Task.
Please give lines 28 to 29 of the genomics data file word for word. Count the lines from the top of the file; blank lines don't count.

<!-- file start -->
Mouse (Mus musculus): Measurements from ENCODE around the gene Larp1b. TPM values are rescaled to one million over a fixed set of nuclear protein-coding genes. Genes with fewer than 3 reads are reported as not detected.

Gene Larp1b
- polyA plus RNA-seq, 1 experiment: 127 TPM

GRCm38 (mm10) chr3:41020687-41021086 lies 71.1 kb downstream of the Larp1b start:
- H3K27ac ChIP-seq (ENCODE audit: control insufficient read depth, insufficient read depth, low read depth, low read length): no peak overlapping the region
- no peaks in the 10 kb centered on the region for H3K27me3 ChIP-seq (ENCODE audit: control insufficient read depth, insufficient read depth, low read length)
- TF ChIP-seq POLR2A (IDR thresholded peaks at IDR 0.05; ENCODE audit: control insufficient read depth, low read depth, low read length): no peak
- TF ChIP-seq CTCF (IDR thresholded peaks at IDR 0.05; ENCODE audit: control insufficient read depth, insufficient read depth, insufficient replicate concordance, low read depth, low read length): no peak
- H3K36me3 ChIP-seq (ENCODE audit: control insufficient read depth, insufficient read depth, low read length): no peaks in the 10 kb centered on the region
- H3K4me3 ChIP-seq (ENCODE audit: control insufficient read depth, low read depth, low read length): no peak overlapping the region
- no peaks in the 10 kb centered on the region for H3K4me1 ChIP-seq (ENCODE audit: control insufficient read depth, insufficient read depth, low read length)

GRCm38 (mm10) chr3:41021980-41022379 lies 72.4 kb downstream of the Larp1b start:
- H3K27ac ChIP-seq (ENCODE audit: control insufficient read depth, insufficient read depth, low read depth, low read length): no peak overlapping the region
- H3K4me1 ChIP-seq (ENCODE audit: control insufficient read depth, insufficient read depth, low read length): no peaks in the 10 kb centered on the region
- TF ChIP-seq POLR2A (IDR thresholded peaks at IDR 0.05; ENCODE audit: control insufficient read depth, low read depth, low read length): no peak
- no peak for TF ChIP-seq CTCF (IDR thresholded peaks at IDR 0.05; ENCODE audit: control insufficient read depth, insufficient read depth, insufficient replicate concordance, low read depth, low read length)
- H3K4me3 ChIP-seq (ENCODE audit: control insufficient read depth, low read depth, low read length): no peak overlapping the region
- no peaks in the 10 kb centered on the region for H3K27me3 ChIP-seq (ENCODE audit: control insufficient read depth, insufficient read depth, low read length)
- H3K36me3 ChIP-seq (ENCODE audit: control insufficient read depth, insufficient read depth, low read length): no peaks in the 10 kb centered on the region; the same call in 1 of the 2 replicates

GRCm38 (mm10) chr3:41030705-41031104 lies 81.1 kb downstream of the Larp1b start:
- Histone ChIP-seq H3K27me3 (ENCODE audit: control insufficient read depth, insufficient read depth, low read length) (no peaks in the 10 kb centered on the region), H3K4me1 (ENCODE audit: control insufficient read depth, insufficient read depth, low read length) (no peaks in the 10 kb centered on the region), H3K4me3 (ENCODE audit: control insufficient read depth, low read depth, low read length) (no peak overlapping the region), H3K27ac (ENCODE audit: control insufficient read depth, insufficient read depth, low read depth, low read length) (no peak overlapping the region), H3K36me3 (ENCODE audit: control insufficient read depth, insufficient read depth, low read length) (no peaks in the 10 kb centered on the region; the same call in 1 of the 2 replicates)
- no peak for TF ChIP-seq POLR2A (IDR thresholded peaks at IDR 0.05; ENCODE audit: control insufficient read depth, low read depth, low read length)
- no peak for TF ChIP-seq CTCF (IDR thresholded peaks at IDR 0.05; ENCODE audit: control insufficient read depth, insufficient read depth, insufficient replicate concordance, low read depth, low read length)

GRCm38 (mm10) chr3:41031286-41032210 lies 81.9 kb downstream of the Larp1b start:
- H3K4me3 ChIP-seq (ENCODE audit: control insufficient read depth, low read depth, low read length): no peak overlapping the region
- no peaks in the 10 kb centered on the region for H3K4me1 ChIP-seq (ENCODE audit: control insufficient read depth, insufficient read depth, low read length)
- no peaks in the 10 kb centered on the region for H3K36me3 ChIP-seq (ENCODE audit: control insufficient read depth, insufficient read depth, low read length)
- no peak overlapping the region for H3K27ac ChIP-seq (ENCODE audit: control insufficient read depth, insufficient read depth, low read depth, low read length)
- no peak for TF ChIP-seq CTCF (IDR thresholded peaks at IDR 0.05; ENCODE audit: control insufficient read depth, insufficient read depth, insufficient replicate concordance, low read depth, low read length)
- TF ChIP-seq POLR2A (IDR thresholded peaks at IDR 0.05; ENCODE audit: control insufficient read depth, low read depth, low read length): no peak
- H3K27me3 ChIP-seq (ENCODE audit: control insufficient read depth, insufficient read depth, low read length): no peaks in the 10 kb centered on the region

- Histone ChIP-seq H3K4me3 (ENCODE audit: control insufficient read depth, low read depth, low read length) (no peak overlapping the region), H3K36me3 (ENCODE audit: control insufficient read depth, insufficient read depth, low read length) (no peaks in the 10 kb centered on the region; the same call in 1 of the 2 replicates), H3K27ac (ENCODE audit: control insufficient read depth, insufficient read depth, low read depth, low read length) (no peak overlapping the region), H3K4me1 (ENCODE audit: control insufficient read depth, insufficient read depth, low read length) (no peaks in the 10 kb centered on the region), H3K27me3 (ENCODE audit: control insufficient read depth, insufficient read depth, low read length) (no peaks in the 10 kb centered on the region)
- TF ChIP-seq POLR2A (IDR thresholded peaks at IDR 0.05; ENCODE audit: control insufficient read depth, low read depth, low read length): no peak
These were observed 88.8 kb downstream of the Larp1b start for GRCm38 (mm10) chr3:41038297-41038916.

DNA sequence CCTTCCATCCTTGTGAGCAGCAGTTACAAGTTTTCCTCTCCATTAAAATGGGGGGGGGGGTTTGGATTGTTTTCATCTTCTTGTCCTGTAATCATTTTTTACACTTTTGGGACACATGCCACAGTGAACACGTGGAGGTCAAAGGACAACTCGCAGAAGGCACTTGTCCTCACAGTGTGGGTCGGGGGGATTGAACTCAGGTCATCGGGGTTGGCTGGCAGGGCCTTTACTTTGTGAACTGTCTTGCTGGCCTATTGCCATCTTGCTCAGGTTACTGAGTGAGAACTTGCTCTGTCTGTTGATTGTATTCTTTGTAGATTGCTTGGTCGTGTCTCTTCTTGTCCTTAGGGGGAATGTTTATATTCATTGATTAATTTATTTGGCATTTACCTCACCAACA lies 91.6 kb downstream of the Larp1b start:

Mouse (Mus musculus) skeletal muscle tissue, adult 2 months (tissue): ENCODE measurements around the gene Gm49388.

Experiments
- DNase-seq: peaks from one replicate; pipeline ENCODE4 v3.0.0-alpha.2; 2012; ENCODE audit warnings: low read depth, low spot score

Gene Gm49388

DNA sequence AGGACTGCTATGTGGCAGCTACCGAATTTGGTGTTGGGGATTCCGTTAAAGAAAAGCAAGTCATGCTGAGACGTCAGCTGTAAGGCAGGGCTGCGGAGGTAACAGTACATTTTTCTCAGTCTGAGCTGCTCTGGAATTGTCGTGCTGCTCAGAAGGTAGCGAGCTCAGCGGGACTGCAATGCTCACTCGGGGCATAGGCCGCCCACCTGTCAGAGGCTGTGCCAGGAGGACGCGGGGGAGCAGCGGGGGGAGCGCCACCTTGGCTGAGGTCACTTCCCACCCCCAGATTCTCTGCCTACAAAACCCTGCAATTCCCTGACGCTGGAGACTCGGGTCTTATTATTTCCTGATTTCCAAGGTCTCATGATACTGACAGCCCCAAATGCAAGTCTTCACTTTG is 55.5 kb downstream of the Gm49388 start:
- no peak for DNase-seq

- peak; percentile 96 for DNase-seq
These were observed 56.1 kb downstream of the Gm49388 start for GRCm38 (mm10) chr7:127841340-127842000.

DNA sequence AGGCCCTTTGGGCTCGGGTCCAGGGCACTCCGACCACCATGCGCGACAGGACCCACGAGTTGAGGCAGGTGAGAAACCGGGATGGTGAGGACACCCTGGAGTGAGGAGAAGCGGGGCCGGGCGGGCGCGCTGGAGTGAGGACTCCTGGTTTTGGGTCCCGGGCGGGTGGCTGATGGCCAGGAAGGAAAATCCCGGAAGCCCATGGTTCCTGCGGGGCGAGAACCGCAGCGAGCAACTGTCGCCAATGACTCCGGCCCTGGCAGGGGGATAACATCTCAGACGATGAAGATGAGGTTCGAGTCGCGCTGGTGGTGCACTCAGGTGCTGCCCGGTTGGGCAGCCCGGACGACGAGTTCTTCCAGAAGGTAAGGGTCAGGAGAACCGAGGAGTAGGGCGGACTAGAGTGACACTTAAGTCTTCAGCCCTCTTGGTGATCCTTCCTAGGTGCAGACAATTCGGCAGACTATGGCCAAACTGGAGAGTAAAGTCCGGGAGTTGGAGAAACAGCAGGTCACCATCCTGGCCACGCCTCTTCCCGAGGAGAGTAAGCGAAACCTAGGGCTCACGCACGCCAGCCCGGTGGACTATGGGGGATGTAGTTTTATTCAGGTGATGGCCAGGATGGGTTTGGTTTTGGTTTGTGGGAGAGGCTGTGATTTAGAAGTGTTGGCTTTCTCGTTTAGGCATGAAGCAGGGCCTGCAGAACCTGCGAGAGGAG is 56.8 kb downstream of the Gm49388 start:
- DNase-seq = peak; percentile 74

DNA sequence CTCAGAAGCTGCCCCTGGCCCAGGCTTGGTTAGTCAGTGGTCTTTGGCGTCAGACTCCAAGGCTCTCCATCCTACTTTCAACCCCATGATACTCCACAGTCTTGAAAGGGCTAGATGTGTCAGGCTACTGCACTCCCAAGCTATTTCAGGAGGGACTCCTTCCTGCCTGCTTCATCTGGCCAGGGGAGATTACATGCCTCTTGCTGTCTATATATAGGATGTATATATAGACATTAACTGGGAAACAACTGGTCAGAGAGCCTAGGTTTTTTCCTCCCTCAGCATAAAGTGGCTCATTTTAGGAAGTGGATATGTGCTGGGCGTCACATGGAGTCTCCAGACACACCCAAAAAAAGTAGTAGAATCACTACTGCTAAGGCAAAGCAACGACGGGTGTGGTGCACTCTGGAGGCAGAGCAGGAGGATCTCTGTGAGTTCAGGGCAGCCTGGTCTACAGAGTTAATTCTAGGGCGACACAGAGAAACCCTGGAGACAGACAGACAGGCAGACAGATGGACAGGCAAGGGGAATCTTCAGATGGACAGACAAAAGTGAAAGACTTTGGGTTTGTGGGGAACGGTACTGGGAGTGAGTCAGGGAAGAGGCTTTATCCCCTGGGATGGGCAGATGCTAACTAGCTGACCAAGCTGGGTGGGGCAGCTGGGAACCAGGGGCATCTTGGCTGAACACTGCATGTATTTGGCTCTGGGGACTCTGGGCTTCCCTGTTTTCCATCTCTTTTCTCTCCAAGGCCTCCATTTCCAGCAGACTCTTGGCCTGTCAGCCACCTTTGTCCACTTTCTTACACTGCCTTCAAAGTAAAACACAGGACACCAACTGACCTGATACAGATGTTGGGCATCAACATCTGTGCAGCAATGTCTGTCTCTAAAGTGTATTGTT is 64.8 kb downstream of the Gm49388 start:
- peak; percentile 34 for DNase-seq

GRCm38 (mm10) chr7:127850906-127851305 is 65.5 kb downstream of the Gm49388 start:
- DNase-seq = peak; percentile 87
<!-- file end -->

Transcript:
- no peak overlapping the region for H3K27ac ChIP-seq (ENCODE audit: control insufficient read depth, insufficient read depth, low read depth, low read length)
- no peak for TF ChIP-seq CTCF (IDR thresholded peaks at IDR 0.05; ENCODE audit: control insufficient read depth, insufficient read depth, insufficient replicate concordance, low read depth, low read length)